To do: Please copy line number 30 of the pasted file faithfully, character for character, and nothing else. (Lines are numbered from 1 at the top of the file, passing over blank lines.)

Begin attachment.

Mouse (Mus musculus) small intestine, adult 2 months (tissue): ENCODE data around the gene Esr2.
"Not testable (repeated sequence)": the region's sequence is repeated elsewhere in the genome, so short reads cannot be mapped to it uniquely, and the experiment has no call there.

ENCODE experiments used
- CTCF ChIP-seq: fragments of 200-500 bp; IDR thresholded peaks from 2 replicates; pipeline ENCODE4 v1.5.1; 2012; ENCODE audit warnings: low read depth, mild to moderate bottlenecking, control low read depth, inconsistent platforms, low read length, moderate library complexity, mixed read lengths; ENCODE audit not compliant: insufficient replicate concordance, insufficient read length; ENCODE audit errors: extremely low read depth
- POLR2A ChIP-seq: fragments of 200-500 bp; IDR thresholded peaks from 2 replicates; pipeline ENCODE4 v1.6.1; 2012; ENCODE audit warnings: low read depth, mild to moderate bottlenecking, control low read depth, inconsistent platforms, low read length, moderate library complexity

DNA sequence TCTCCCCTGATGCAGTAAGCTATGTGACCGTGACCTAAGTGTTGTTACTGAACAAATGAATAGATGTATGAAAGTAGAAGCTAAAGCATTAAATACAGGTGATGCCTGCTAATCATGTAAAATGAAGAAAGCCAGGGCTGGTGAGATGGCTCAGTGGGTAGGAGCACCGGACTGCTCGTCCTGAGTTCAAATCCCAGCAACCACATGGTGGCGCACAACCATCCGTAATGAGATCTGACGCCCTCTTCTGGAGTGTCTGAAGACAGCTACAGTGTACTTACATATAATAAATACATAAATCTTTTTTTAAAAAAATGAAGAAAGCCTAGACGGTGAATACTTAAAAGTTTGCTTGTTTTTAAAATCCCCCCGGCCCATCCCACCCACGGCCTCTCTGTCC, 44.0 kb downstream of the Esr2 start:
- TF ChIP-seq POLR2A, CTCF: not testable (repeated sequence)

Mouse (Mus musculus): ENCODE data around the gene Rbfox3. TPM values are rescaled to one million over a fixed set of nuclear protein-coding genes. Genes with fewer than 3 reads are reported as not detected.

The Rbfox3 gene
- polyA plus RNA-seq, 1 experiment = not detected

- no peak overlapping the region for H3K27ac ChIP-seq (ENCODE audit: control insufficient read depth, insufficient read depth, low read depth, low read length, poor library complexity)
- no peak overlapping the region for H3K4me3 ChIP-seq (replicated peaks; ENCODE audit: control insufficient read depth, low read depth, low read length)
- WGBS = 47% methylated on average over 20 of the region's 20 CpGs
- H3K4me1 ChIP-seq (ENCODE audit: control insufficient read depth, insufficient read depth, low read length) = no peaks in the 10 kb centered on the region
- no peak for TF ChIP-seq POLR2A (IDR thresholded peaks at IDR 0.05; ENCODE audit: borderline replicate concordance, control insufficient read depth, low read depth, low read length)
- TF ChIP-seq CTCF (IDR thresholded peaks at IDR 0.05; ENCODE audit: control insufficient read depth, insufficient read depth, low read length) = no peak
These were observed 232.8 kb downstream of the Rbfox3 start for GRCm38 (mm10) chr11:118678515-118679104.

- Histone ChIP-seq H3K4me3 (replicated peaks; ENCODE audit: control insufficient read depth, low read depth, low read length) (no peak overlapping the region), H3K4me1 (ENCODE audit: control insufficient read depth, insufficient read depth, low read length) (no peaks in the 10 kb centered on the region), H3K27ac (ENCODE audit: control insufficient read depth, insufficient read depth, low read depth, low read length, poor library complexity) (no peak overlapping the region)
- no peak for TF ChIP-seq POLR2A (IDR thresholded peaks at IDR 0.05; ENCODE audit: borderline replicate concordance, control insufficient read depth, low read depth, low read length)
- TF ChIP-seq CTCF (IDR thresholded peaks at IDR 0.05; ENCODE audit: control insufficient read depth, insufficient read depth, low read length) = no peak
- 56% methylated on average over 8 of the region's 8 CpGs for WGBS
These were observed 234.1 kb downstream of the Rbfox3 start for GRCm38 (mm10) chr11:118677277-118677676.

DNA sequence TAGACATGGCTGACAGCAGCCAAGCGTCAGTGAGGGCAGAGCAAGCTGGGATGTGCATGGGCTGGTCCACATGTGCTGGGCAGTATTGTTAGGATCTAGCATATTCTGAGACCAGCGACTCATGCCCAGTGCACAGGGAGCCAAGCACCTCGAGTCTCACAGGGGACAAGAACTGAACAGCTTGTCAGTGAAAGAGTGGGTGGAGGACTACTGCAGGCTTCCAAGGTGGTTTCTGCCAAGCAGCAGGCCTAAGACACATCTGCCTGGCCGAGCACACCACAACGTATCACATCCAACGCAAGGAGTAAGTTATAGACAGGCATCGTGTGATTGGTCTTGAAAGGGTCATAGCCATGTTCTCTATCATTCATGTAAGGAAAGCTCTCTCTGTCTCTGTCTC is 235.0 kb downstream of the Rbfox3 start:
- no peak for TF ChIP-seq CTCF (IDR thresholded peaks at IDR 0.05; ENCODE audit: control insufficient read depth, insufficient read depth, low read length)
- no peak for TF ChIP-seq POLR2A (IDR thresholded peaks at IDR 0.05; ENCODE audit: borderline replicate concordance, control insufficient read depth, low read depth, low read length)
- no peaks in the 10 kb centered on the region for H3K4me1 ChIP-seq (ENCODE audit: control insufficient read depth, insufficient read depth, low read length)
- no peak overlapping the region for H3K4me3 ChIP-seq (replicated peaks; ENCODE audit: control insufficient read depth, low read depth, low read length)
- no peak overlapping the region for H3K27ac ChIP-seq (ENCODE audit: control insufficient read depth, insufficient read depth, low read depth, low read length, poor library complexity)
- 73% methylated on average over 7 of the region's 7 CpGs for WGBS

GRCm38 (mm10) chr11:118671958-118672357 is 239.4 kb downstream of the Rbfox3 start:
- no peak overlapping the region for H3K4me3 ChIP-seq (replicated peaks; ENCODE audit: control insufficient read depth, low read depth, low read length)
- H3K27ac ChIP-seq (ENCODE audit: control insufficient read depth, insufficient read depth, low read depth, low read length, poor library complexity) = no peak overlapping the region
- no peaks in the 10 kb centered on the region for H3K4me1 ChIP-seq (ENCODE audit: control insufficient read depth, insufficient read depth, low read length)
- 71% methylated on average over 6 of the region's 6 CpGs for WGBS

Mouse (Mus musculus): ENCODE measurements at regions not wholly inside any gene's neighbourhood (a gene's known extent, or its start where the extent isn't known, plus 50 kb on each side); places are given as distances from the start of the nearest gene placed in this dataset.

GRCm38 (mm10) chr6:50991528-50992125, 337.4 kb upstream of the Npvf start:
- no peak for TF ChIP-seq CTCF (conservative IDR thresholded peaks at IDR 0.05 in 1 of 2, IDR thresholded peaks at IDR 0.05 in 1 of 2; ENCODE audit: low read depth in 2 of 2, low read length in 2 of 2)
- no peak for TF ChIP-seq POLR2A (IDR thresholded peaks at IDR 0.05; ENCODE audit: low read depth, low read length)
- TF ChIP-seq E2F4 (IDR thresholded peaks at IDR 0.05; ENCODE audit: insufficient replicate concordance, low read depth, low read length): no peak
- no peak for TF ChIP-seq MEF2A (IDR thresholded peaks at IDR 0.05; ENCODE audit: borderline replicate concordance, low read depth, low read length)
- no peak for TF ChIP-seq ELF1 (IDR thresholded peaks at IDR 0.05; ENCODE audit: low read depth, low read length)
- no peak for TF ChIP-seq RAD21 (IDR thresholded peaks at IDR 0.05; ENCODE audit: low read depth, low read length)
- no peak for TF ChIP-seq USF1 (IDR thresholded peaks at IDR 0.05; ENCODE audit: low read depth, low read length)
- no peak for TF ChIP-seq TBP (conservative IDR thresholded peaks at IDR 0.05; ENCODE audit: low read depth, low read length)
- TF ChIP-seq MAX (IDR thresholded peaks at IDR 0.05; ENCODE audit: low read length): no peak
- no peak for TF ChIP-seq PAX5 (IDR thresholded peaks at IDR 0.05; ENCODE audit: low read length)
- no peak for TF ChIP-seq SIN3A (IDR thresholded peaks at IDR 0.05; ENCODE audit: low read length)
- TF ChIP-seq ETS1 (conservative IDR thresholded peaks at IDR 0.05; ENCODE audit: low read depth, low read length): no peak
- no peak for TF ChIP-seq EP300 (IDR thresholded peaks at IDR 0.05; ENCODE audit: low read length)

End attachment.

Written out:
GRCm38 (mm10) chr11:118671958-118672357 is 239.4 kb downstream of the Rbfox3 start: